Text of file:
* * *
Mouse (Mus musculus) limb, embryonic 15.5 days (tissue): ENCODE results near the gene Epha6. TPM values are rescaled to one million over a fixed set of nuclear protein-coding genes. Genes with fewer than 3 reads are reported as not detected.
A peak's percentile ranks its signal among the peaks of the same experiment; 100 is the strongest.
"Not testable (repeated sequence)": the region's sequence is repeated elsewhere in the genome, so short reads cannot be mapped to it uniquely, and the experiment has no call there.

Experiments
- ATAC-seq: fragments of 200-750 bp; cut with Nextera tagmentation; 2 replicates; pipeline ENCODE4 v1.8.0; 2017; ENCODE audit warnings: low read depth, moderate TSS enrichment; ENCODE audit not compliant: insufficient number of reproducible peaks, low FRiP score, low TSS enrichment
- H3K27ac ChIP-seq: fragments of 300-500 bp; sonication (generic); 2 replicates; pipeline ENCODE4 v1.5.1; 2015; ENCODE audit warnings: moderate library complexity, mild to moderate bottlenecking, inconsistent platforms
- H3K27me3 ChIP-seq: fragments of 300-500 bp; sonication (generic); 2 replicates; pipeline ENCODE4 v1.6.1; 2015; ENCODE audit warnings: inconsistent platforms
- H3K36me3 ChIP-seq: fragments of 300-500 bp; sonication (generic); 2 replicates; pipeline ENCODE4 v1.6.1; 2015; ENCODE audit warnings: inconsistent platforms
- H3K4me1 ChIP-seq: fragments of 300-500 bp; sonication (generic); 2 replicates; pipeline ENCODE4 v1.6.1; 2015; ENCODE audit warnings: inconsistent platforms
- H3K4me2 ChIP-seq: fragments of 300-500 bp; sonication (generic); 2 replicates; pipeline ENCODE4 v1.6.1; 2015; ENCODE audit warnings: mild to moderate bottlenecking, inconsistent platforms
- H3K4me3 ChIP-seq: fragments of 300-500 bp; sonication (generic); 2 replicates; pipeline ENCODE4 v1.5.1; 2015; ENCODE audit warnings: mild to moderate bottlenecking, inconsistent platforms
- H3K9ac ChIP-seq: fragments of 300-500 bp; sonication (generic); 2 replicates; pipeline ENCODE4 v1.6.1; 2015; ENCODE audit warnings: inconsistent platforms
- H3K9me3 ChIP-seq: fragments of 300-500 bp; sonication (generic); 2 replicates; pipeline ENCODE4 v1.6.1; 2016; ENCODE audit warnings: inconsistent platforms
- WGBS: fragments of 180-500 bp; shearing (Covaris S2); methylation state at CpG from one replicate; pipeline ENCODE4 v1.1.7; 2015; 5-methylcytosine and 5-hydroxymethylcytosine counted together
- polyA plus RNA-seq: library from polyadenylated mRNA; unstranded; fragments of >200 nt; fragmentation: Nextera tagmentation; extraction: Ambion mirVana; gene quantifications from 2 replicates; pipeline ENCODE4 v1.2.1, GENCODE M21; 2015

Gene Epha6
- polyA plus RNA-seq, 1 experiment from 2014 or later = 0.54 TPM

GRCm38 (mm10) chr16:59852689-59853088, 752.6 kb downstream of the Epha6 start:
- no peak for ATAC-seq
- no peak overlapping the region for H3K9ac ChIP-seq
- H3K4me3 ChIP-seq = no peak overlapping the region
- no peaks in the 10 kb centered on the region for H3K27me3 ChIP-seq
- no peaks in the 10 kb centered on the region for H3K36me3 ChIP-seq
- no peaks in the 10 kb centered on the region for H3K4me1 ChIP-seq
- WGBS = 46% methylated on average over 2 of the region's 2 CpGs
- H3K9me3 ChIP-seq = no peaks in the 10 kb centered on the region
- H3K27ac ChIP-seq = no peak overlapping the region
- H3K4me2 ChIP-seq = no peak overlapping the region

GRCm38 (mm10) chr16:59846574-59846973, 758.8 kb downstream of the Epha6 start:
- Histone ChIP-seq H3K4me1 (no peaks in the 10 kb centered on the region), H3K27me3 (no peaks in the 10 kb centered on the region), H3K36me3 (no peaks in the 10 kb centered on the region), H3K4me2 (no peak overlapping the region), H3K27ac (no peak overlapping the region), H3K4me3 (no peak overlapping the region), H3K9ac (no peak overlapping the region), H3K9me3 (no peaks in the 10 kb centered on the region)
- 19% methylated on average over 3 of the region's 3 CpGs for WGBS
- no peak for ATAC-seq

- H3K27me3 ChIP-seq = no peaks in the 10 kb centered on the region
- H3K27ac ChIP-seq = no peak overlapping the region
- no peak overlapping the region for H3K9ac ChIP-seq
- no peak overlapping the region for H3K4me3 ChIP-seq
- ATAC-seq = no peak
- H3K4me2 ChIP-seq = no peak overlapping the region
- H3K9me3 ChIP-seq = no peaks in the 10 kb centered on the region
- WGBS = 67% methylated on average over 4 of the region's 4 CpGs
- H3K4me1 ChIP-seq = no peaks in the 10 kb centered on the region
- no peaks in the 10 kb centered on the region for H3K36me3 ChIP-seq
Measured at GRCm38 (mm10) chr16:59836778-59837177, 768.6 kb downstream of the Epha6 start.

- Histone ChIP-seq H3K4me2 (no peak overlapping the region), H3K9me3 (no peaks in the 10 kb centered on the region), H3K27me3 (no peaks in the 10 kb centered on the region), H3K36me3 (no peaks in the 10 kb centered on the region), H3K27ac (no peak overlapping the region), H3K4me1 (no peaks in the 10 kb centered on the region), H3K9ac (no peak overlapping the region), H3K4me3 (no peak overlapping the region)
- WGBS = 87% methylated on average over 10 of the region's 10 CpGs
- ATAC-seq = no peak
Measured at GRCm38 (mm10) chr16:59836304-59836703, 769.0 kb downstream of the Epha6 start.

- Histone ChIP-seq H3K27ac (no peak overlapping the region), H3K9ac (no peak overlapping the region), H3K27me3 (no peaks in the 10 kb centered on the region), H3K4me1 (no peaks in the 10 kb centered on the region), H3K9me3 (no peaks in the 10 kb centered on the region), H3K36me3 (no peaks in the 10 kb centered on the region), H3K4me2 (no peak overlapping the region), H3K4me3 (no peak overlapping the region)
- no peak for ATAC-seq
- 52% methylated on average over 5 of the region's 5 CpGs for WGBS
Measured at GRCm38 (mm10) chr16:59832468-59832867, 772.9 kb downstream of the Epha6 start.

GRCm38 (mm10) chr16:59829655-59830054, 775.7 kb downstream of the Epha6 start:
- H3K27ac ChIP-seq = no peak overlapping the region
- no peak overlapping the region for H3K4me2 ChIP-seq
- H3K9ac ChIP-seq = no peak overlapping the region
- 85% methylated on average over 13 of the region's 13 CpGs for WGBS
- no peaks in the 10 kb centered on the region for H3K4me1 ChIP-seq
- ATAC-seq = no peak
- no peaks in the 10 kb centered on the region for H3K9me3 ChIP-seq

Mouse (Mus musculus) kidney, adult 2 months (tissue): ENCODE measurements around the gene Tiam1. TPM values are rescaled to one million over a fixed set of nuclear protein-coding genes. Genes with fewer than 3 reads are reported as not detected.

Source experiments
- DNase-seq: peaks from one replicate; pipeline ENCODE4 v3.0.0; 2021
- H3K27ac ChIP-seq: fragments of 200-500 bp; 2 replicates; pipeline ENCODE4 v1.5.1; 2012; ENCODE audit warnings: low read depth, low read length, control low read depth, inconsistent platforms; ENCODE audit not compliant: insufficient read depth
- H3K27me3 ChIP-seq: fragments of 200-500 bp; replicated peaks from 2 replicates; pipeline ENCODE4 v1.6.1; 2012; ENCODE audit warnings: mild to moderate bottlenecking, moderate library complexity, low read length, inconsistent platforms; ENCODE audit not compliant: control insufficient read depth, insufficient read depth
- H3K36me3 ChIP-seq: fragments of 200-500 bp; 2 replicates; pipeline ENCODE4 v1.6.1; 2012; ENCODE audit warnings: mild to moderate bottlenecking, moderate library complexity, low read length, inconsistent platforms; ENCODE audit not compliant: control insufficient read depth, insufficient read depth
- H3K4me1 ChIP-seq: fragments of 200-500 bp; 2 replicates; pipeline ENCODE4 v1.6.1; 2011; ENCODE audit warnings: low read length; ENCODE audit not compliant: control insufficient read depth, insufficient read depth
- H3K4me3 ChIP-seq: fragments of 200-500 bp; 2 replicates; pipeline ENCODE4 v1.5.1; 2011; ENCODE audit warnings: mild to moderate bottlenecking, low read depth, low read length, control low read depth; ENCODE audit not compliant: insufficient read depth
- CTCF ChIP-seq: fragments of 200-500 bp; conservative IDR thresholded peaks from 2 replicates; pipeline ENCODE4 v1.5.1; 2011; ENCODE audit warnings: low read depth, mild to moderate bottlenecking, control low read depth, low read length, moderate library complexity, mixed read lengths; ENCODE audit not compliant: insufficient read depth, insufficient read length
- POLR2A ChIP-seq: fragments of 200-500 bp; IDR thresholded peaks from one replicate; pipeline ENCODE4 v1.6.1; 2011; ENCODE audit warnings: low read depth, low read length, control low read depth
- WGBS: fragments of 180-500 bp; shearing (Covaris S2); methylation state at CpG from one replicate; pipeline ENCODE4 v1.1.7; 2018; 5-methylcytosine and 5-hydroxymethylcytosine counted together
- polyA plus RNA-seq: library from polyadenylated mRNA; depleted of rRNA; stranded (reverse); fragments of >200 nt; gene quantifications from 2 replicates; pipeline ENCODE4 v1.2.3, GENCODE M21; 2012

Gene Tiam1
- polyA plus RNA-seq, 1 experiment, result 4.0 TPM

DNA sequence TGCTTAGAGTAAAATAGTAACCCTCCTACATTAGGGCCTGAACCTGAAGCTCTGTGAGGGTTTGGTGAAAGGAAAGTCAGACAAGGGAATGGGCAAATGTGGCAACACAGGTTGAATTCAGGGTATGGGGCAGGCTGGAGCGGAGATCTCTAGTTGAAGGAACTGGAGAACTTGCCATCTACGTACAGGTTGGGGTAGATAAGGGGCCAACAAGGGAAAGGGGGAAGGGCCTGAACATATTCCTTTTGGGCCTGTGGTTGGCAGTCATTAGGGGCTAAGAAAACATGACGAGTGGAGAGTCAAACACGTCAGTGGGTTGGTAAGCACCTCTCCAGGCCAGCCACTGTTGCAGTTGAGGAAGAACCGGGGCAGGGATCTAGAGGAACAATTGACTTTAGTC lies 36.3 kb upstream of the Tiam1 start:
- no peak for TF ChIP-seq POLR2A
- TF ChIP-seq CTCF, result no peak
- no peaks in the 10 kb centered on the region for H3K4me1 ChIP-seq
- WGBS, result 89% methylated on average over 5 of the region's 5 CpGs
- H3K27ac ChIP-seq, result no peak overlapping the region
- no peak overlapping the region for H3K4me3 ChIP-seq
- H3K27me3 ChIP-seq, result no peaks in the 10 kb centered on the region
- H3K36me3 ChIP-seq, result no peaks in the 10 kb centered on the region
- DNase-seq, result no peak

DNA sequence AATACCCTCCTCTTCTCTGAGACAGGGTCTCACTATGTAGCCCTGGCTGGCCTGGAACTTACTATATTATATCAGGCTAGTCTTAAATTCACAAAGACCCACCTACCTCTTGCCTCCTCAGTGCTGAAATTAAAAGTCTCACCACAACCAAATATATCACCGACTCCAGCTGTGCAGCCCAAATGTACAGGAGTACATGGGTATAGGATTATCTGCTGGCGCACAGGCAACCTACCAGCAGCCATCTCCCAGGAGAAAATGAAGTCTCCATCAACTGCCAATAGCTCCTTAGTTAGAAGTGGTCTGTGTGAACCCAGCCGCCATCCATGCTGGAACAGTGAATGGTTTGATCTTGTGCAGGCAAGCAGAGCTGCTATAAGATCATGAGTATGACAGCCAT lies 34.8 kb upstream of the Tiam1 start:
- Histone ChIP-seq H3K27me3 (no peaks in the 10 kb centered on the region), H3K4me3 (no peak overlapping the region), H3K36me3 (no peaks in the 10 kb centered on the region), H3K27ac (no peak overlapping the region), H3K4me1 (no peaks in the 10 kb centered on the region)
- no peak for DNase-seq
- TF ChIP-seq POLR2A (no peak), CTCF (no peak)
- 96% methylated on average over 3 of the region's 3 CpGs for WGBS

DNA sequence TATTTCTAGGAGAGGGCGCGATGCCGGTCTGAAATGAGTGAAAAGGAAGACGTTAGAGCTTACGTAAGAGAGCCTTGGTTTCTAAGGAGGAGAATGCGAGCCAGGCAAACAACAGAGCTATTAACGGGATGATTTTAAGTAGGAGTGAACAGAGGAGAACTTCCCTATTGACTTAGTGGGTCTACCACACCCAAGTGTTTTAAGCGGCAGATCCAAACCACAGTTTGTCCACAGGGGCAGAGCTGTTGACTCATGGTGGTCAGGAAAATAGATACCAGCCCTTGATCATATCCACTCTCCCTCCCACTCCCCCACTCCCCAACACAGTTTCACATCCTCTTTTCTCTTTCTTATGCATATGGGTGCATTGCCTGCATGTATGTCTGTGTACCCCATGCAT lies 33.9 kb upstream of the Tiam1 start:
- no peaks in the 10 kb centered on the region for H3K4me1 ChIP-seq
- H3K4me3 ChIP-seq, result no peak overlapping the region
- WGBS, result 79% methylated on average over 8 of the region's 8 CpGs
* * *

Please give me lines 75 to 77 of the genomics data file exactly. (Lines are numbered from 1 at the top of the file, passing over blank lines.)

- no peak for TF ChIP-seq POLR2A
- TF ChIP-seq CTCF, result no peak
- no peaks in the 10 kb centered on the region for H3K4me1 ChIP-seq